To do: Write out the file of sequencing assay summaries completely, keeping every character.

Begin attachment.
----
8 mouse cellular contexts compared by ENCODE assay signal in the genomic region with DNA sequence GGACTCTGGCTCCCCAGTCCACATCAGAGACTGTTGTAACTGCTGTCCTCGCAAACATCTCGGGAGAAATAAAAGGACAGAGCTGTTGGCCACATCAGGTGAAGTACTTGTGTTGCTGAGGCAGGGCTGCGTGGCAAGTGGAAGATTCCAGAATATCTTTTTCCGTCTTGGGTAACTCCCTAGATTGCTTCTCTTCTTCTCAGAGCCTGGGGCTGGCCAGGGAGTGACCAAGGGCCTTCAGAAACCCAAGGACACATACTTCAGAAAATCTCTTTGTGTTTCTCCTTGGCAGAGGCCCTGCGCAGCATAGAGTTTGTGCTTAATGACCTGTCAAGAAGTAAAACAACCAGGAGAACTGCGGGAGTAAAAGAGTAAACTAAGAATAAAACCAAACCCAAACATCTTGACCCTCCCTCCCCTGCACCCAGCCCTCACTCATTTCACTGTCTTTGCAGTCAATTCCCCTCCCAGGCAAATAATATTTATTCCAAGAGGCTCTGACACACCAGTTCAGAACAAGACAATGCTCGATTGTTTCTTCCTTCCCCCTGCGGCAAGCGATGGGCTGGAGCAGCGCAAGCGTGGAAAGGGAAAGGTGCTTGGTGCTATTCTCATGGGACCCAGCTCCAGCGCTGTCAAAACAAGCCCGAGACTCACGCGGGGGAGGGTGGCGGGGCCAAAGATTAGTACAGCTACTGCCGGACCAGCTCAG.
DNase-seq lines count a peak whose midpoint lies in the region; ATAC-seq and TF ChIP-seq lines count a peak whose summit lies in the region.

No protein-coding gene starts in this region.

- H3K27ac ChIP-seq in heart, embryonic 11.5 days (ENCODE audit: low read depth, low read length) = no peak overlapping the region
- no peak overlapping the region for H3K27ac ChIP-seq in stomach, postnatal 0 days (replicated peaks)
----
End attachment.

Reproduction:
8 mouse cellular contexts compared by ENCODE assay signal in the genomic region with DNA sequence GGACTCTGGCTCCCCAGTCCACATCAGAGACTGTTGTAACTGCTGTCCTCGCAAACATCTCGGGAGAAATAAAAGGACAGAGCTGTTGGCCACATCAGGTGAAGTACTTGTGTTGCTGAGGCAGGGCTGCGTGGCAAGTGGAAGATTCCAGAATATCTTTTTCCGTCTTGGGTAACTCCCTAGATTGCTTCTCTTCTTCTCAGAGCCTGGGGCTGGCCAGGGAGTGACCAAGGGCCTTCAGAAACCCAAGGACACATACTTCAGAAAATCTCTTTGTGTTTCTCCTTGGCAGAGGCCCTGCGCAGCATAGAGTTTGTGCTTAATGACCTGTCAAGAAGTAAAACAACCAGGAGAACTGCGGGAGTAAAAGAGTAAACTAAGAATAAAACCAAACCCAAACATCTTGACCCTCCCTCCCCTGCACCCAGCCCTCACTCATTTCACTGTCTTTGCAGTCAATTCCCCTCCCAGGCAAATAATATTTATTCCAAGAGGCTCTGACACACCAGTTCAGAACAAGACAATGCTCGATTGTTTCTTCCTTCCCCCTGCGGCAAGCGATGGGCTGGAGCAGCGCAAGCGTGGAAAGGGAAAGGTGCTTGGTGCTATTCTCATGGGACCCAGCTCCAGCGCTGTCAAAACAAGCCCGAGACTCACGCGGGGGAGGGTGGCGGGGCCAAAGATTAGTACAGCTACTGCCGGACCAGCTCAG.
DNase-seq lines count a peak whose midpoint lies in the region; ATAC-seq and TF ChIP-seq lines count a peak whose summit lies in the region.

No protein-coding gene starts in this region.

- H3K27ac ChIP-seq in heart, embryonic 11.5 days (ENCODE audit: low read depth, low read length) = no peak overlapping the region
- no peak overlapping the region for H3K27ac ChIP-seq in stomach, postnatal 0 days (replicated peaks)